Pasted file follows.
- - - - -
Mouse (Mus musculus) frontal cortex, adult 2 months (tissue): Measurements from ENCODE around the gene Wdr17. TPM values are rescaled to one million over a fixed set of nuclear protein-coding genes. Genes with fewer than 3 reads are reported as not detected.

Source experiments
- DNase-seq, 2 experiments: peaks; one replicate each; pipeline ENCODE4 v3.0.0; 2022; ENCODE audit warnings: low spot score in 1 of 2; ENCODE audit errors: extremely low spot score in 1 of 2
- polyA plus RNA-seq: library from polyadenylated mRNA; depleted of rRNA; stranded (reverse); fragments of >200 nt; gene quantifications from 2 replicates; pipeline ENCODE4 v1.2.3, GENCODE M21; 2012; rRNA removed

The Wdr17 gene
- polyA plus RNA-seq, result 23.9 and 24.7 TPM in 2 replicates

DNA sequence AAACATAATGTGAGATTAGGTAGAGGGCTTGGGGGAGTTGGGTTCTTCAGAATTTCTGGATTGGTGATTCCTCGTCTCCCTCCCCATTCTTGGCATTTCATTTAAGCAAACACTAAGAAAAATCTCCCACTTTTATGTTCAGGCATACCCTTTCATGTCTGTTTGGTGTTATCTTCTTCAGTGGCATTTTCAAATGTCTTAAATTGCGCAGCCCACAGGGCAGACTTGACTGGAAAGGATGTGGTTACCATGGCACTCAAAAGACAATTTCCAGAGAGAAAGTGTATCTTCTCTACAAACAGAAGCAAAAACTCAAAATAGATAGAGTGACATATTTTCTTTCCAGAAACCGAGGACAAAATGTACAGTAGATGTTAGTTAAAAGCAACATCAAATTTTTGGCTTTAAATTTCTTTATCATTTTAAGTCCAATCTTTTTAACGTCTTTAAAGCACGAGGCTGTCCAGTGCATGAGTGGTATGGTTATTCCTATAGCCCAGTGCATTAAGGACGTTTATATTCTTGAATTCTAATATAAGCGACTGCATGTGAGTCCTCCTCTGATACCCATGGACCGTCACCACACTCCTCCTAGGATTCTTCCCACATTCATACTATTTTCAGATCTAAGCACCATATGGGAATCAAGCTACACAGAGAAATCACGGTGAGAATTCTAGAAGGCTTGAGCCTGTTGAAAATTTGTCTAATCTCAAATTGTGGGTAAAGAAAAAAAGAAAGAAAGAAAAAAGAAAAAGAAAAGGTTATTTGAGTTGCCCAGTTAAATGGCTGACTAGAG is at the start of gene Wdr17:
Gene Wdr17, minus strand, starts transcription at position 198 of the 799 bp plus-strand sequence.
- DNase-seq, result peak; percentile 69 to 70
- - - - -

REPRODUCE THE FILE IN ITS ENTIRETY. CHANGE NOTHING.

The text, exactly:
Mouse (Mus musculus) frontal cortex, adult 2 months (tissue): Measurements from ENCODE around the gene Wdr17. TPM values are rescaled to one million over a fixed set of nuclear protein-coding genes. Genes with fewer than 3 reads are reported as not detected.

Source experiments
- DNase-seq, 2 experiments: peaks; one replicate each; pipeline ENCODE4 v3.0.0; 2022; ENCODE audit warnings: low spot score in 1 of 2; ENCODE audit errors: extremely low spot score in 1 of 2
- polyA plus RNA-seq: library from polyadenylated mRNA; depleted of rRNA; stranded (reverse); fragments of >200 nt; gene quantifications from 2 replicates; pipeline ENCODE4 v1.2.3, GENCODE M21; 2012; rRNA removed

The Wdr17 gene
- polyA plus RNA-seq, result 23.9 and 24.7 TPM in 2 replicates

DNA sequence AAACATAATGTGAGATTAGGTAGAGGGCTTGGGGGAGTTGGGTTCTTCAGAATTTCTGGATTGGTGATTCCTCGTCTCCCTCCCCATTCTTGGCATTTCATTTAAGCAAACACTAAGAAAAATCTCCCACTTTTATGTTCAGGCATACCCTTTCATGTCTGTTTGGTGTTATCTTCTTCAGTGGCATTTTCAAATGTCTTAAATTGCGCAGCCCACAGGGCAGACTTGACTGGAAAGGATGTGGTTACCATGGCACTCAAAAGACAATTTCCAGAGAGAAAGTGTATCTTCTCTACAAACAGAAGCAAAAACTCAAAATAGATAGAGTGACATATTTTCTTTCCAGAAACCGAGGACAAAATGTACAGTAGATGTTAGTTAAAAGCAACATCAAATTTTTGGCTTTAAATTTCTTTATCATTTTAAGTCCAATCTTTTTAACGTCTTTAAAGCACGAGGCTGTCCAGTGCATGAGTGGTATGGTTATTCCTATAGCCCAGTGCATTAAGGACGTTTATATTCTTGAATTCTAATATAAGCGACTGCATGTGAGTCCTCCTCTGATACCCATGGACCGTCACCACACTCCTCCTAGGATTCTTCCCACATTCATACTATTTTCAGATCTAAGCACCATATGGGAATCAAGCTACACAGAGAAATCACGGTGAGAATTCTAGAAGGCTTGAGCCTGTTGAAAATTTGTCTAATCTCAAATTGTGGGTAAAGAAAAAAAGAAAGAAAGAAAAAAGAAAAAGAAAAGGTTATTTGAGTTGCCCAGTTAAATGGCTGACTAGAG is at the start of gene Wdr17:
Gene Wdr17, minus strand, starts transcription at position 198 of the 799 bp plus-strand sequence.
- DNase-seq, result peak; percentile 69 to 70